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Student's Poem Shines Spotlight On Domestic Violence

Berea College student Kit Cottrell’s poem, “The Alpha-Beta of Abuse,” will be performed at Until the Violence Stops: Kentucky, a two-week event in August that draws attention to and seeks to end violence against women.

Berea student Kit Cottrell and her son Lane.

Cottrell’s poem will be included in one of the marquee events, “A Memory, A Monologue, A Rant and A Prayer,” which features actors' performances of poems and works by such writers as Howard Zinn, Alice Walker, Maya Angelou and Kimberly Crenshaw. Eighty percent of the material slated to be read comes from well-known authors, and only twenty percent has been drawn from local submissions such as Cottrell’s. The reading will take place at the Singletary Center for the Arts in Lexington, Ky., on August 19.

Cottrell is a non-traditional student who is majoring in English with a writing emphasis. She grew up in Lexington, Ky. Cottrell’s journey to Berea College was a long one; in 2000, Cottrell left her six-year domestic violence marriage “with two kids and not much else.” To support her family, she lived in government housing and worked at a catering firm, sometimes for shifts as long as 23 hours, and also cleaned houses for extra income.

The first summer after ending her marriage, Cottrell received a brochure in the mail addressed to “Occupant.” In that envelope, she found information for the New Opportunity School for Women located in Berea, Ky. The program offered classes and resources for low-income, middle-aged women in periods of transition in their lives.

“It seemed perfect, as I was then a women with no career skills, two kids and in my forties,” says Cottrell.

However, the program did not offer sufficient childcare facilities, and Cottrell decided she would not be able to participate while caring for her children. She received the same pamphlet the following year, and was again unable to go. The year after that, a government employee urged Cottrell to go the easier route and apply to Berea College. Cottrell was accepted to Berea and moved to the Ecovillage in 2003, beginning school that fall.

Even after her acceptance to Berea, Cottrell still had obstacles to overcome. The father of Cottrell’s son suffered a stroke during Cottrell’s freshman year, causing Cottrell to travel between Lexington and Berea frequently in order to care for him; Cottrell’s mother fought cancer in Cottrell’s second year; and in her third year, Cottrell’s best friend since the age of 17 passed away. This past fall, Cottrell’s mother died suddenly of a cerebral hemorrhage. Despite these tragedies, Cottrell held strongly to her academic life at Berea College, although she was sometimes stretched to her limits.

“It has really increased the pressure of attending such a high-maintenance school,” says Cottrell, “but I wouldn’t quit for anything.”

As for the college itself, “It has definitely been a growing experience!” Cottrell states. “It has also been the most challenging task I have ever undertaken in my life. I think that’s what makes it worth it, actually. … I have had many wonderful professors, met lots of new people, as well as had the wonderful opportunity to soak up fresh ideas in a stimulating learning environment.”

One example of that learning environment was the short-term class that inspired Cottrell’s poem: “I Said No! – Exploring Healthy Relationships From a Sociological and Theatrical Perspective,” taught by Professors Jill Bouma and Deborah Martin. The class was a service-learning course designed to increase understanding and awareness of gender issues, with topics ranging from healthy relationships to date rape. As part of their service-learning, the students in the class wrote and performed skits, vignettes and poems for the residence halls around campus, working to spread information and knowledge about gender issues. Cottrell’s poem, “The Alpha-Beta of Abuse,” sprang from those creative efforts.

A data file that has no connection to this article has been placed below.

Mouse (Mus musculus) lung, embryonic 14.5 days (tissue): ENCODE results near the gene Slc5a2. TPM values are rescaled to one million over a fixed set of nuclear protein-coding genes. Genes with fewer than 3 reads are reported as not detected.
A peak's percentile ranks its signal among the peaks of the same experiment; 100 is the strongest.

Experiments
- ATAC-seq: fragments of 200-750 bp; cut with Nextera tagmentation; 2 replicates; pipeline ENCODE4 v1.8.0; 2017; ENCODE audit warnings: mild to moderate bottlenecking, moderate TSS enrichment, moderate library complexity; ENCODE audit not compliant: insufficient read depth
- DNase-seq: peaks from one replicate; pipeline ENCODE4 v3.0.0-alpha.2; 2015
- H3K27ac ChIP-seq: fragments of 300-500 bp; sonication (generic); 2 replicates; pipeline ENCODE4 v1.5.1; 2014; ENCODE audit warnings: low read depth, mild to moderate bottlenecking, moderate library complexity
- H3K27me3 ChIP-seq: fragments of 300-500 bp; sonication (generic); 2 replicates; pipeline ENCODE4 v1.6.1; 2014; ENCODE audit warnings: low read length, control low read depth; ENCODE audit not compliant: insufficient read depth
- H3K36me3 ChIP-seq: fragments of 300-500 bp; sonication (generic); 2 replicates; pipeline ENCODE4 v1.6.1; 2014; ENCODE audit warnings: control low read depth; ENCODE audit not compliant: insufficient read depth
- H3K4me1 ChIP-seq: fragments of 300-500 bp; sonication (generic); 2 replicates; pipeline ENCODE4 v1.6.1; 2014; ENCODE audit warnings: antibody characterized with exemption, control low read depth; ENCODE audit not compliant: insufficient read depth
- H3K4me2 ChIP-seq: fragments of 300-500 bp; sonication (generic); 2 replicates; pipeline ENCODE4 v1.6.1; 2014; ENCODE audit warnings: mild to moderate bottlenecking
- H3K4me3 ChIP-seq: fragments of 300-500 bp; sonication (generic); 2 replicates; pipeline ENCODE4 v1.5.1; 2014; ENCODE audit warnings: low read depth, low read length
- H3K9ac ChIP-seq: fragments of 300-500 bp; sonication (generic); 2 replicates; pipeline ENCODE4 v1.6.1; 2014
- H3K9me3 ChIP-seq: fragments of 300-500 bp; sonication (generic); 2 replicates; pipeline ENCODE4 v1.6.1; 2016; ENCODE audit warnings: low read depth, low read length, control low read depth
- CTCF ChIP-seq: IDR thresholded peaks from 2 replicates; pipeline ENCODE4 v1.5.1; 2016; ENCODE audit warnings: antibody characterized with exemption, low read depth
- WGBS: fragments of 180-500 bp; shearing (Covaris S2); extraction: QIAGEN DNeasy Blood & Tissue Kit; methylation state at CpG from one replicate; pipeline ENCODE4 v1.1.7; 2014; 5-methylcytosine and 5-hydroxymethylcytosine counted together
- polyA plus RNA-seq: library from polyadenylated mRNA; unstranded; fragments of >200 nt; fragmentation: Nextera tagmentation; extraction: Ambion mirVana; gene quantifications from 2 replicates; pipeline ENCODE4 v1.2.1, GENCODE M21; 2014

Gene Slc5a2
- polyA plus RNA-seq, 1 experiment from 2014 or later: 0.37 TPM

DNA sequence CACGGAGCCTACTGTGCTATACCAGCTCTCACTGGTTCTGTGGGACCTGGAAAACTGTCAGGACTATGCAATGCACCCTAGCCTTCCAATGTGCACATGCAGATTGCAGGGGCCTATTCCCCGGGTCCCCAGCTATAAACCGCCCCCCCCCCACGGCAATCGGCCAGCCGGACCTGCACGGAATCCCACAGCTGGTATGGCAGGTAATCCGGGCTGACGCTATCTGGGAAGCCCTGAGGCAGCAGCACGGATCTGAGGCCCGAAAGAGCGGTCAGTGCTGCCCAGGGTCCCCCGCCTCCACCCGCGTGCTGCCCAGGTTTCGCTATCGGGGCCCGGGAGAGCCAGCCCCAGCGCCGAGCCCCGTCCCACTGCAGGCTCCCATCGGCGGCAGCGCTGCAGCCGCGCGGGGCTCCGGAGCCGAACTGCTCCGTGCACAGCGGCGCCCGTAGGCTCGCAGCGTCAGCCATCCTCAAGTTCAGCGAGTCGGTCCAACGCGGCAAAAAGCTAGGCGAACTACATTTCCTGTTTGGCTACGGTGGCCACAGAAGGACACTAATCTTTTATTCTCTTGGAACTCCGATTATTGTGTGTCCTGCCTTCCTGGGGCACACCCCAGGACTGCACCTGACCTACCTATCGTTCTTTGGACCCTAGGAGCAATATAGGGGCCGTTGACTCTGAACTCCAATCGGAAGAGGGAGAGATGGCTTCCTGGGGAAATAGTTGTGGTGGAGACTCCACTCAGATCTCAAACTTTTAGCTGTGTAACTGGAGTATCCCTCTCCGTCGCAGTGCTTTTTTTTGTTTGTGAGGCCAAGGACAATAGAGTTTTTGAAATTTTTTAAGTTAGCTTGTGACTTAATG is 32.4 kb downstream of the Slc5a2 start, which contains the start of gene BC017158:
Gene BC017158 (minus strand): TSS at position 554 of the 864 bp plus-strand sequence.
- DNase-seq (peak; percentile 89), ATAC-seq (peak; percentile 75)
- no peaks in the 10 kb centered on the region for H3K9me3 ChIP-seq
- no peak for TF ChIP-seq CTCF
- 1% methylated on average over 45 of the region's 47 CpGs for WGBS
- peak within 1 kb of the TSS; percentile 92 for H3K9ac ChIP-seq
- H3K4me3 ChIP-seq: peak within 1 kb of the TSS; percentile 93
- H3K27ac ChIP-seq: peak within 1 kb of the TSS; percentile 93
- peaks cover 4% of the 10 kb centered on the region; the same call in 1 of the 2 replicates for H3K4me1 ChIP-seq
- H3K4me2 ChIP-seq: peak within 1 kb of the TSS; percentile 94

“The idea was simple enough, as there are books out on A-Z issues for everything from Appalachia to Zoology,” explains Cottrell. “I thought the format would work well for a poem that could be read by a large group to an audience.”

The poem is separated into alphabet-based stanzas such as:

N stands for No
to control of my life; it’s
my body, my money.
I do mind the matter.
You see, I am informed.
I don't consent to batter.


X is for X-rays
of bones broken, and human
flesh battered, lives tattered
and torn into pieces
and patches of little
fragile scraps that are scattered.

Cottrell decided to submit the piece to Until the Violence Stops after Deborah Martin notified aspiring writers and actors that the program was looking for submissions.

“It’s actually pretty amazing to me,” says Cottrell of her poem being accepted. “I still haven’t had time to digest all its meaning to me. Of course, I am more than proud to be contributing to this all-important issue of violence directed at women.”

In the future, Cottrell says, “I hope to continue writing. However, I have a nine year old who needs mom to get employment!” Cottrell also hopes to work on issues pertaining to Appalachia and pursue employment involving writing and photography. “I would like to stay here in Berea,” Cottrell adds. “It feels like home to me.”

In terms of advice for other Berea students, Cottrell says, “All I can address is my own life, and in my life I have found that if I don’t give up or give in and keep at it persistently, then eventually I will attain my goal, as well as grow in the process of the struggle. After all, it took me 46 years to get to college, but here I am!”

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